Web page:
Behind the main shrine is a small shrine room (similar to the Chongsheng Shrine 崇聖祠 in a Confucius temple) dedicated to Koxinga's mother Tagawa Matsu. Koxinga was a noted momma's boy and the love he had for his mother fuelled a lot of his rage against the Manchu's after her untimely (and precarious) death. The shrine to Koxinga's mother is a simple one with a spirit plate in her honour but also an important one considering the political implications of having a Japanese woman enshrined in the temple.

Outside of the main walls of the shrine is a small park with man-made lakes and a giant stone statue of Koxinga riding a horse facing the road. The small park is tree covered and relaxing while the giant stone statue seems to be a bit out of place, but whatever.

The Koxinga Shrine with its current design is a bit of an enigma. It doesn’t make much sense for a shrine dedicated to a Southern Chinese Pirate-King to be designed with Northern Chinese style architecture. It also didn't make sense for the former one-party state (which had its capital in Nanjing rather than Beijing) to build the shrine in such a way but what you see today is what you get. From the historic photos I’ve seen from the original shrine as well as when it served as Taiwan’s first Shinto shrine, the shrine complex has undergone a tremendous amount of changes over the years and I’m sure will change again sometime in the future.

Getting There

If you're like me, you might want to do a walking tour of Tainan while you've visiting the city. There are quite a few places to visit in the city's historic West District including the Confucius Temple, the Martial Arts Hall, the Hayashi Department Store, the City God Shrine, the Grand Mazu Temple, Fort Provintia, etc.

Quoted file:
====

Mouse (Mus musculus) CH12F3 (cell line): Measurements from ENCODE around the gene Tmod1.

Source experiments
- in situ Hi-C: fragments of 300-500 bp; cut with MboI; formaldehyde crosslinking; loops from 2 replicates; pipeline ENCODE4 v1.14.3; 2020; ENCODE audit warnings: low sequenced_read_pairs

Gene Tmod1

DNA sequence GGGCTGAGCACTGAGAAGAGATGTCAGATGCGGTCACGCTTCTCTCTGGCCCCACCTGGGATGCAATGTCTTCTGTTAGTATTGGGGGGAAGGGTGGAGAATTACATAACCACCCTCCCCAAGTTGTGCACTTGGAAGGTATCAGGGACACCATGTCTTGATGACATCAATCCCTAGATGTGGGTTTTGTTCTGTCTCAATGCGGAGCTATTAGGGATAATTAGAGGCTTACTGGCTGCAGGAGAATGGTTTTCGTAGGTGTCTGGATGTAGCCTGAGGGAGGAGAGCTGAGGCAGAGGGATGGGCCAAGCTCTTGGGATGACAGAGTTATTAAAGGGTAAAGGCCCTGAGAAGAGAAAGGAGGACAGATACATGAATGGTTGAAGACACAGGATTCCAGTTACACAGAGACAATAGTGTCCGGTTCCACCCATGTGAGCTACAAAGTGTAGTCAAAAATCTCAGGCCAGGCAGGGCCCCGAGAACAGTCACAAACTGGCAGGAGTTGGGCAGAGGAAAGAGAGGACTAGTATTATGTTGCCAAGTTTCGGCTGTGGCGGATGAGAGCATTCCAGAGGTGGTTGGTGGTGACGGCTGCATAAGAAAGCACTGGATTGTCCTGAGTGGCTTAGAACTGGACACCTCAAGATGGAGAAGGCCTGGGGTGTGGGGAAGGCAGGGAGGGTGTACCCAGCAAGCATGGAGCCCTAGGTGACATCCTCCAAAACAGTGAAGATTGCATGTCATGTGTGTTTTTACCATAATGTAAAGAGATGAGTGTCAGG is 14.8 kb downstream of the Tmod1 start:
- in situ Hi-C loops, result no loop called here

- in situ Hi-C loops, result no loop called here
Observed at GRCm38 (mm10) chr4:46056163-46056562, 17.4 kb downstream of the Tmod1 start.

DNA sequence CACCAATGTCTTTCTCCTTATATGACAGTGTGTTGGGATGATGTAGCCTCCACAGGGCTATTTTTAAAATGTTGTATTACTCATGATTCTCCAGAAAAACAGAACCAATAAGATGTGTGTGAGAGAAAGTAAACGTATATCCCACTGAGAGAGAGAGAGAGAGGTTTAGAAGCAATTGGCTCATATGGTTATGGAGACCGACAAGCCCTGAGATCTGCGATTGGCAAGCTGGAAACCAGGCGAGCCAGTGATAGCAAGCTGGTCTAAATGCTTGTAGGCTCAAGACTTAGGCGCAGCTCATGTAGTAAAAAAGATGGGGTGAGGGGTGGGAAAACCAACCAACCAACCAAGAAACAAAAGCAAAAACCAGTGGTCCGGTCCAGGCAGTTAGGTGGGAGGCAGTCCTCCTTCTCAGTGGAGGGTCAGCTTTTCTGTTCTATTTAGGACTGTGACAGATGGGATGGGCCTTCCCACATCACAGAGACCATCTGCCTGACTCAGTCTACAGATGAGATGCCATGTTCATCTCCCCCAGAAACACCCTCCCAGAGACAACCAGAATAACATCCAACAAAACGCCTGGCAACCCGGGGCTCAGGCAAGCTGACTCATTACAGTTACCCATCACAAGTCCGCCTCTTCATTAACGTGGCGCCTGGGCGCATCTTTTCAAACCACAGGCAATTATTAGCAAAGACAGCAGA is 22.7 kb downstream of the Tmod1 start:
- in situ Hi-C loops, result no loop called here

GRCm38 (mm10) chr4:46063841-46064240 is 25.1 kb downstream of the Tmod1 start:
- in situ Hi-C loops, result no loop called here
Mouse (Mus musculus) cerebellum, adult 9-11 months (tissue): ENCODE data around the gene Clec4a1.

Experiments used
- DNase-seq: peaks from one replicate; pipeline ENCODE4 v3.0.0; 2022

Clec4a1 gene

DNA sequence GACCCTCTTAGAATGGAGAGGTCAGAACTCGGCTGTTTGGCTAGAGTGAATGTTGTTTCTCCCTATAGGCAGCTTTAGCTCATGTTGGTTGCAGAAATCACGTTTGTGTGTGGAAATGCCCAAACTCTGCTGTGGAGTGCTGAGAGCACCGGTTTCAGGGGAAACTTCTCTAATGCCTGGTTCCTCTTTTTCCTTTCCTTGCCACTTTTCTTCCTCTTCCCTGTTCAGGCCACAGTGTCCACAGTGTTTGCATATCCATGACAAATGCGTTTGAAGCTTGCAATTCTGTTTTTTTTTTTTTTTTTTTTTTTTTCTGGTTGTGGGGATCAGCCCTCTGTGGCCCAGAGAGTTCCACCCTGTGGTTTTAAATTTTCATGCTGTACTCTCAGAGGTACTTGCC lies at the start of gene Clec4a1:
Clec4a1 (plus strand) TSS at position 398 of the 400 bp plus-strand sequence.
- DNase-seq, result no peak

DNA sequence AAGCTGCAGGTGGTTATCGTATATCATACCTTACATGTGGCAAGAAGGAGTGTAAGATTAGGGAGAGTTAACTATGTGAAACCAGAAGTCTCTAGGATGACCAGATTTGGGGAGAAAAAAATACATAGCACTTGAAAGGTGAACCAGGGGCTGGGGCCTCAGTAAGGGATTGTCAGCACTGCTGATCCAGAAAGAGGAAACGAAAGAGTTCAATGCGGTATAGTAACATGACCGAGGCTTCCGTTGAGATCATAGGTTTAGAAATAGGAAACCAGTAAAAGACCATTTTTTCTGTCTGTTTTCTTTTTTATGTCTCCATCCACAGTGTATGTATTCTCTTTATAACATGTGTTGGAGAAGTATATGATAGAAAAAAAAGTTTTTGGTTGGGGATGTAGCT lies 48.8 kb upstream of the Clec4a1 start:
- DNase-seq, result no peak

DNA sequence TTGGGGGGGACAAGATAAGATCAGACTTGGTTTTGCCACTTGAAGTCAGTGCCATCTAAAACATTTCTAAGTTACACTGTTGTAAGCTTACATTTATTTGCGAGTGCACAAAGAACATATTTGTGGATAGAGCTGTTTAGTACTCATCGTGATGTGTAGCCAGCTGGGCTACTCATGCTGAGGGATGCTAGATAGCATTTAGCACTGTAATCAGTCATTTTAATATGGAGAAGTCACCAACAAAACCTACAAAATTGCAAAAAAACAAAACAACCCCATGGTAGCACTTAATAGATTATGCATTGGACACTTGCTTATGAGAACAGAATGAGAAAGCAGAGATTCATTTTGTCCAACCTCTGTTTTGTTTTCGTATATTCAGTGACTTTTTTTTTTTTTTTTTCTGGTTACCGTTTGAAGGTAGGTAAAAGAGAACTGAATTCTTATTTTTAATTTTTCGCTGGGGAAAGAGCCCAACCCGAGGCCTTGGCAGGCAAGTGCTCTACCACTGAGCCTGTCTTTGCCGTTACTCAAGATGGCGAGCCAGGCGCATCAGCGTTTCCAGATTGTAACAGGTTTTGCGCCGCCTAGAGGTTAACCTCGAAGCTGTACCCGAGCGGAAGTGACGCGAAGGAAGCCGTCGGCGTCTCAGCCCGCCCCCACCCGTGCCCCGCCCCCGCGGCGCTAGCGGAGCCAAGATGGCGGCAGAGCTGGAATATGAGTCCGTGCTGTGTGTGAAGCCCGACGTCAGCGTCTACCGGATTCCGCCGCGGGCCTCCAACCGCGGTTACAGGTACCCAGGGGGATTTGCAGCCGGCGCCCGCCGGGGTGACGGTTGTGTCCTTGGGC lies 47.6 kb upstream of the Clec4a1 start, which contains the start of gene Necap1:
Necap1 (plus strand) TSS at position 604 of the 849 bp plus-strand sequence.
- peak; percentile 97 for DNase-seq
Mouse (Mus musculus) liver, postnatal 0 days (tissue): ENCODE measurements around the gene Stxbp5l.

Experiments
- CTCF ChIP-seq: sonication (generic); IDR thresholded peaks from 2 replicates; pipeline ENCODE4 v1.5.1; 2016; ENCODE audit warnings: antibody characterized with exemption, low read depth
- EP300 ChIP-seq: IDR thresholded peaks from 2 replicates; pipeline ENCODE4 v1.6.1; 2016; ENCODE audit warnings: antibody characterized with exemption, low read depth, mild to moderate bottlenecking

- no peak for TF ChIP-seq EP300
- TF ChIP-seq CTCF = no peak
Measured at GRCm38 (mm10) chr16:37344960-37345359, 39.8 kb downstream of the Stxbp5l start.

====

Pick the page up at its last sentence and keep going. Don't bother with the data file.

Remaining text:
If you're not like me, I still I highly recommend a walking tour as you'll be able to see a lot more of the intricate details of Taiwan's most historic city that you'd likely miss if you were travelling by car or scooter.

If it is extremely hot though, as it often is in Taiwan, you can take the free shuttle bus from the High Speed Rail station or if you're already in town you can take Tainan City Bus 17, 18 or 100 from the Tainan Train Station.


Address: #152 Kaishan Road. Tainan City, West Central District. (臺南市中西區開山路152號)

With a history spanning over three centuries, this shrine has withstood the test of time and has proven that no matter what direction the political winds blow that Koxinga, the Pirate King will remain a constant presence in Taiwan serving as a folk hero for the people of this country and an important historical reminder that Taiwan is a beautiful country with a rich history.